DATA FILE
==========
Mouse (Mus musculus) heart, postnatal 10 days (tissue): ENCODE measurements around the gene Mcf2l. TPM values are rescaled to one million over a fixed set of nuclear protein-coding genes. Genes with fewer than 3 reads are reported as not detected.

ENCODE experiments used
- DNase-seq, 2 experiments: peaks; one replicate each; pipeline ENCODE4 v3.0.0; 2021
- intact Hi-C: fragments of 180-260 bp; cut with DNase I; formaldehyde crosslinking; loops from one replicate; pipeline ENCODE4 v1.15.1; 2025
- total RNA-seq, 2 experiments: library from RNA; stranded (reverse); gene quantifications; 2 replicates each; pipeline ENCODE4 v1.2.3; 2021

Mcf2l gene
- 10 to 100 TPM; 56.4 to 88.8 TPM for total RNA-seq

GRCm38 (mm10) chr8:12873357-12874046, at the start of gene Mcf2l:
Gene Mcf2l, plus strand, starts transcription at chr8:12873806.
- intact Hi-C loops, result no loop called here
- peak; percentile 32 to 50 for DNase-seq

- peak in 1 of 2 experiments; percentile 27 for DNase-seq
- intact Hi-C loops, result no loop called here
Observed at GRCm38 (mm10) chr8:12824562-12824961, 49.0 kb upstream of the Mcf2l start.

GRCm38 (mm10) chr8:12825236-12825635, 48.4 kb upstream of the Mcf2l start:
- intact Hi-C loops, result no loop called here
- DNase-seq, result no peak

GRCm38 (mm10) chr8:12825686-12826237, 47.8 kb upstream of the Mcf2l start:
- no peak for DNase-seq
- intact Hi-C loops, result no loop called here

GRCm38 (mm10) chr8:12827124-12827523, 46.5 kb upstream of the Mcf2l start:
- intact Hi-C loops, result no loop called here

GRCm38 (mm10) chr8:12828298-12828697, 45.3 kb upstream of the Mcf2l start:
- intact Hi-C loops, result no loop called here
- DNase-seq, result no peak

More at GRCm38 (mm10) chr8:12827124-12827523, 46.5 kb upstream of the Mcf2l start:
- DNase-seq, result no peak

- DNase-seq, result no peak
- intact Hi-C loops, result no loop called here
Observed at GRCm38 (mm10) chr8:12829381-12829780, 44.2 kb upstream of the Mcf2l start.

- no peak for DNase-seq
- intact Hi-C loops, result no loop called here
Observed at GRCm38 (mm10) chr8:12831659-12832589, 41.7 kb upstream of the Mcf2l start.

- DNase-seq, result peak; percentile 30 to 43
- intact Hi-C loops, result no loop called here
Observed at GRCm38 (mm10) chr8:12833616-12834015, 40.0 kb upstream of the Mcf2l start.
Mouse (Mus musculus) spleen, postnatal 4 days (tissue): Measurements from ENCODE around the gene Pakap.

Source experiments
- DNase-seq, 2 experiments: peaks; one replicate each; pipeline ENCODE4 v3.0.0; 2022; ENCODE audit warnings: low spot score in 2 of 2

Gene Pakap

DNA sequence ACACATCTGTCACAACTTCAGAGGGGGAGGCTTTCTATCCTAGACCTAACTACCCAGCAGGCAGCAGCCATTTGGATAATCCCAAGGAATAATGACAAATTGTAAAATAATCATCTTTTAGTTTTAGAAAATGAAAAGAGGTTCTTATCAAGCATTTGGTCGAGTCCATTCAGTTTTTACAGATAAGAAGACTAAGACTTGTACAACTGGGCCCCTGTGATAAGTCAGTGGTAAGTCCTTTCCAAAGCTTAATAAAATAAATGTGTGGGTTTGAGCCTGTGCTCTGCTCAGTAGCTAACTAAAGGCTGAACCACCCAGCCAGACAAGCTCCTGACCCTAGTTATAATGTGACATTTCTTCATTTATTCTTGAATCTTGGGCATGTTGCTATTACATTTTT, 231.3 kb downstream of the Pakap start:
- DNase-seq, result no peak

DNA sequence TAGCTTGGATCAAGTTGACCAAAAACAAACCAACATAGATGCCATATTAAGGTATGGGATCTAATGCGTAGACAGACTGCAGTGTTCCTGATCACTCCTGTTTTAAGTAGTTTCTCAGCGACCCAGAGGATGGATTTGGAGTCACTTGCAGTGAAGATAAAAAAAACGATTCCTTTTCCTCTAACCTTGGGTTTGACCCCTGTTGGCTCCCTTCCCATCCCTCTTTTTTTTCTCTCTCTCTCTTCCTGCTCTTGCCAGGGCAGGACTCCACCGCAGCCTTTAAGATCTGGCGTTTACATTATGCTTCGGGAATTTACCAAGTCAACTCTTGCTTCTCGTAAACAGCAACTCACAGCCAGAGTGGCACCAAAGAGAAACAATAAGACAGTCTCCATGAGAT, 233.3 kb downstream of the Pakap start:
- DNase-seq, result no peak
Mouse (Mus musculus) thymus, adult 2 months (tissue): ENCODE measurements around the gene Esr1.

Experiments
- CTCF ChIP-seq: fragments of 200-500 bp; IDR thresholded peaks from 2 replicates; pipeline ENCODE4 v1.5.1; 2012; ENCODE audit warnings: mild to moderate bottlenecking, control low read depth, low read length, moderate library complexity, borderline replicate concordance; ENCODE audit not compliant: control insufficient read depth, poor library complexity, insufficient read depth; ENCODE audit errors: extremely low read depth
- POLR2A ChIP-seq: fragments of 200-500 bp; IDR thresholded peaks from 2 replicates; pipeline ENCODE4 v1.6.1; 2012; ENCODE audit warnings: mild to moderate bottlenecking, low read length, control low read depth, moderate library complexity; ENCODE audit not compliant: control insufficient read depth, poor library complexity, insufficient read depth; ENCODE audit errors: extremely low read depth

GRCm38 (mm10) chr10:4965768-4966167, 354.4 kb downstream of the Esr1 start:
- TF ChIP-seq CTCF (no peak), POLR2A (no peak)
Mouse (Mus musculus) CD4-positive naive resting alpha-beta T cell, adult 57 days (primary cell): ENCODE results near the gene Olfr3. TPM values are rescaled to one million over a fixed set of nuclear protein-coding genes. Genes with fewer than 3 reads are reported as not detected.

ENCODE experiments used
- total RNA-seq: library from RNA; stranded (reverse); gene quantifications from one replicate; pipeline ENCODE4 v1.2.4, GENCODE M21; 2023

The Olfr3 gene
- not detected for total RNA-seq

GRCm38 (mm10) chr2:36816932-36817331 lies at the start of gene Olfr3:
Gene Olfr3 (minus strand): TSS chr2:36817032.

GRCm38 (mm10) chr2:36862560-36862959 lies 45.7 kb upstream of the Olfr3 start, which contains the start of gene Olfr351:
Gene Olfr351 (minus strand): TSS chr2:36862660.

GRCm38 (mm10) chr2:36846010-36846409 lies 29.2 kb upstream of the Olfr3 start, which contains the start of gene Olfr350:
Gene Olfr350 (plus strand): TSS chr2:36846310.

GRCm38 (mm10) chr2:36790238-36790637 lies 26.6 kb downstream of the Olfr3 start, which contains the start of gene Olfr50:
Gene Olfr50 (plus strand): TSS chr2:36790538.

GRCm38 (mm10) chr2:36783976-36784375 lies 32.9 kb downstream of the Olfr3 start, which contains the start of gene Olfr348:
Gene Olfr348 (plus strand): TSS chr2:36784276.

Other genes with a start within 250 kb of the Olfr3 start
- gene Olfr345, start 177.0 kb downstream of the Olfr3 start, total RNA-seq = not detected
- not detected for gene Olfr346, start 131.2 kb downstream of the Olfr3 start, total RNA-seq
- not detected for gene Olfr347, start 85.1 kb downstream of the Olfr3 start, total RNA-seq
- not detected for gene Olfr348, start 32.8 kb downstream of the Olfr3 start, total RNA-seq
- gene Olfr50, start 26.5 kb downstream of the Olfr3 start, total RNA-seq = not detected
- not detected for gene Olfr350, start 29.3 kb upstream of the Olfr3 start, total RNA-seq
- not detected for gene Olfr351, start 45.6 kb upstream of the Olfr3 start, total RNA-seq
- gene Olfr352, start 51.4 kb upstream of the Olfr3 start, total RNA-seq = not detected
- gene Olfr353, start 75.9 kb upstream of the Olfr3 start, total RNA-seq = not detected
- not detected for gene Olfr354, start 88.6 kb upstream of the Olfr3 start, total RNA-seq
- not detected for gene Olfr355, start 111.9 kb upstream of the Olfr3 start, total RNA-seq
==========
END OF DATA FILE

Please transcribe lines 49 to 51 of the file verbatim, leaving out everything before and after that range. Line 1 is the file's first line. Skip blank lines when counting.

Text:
GRCm38 (mm10) chr10:4965768-4966167, 354.4 kb downstream of the Esr1 start:
- TF ChIP-seq CTCF (no peak), POLR2A (no peak)
Mouse (Mus musculus) CD4-positive naive resting alpha-beta T cell, adult 57 days (primary cell): ENCODE results near the gene Olfr3. TPM values are rescaled to one million over a fixed set of nuclear protein-coding genes. Genes with fewer than 3 reads are reported as not detected.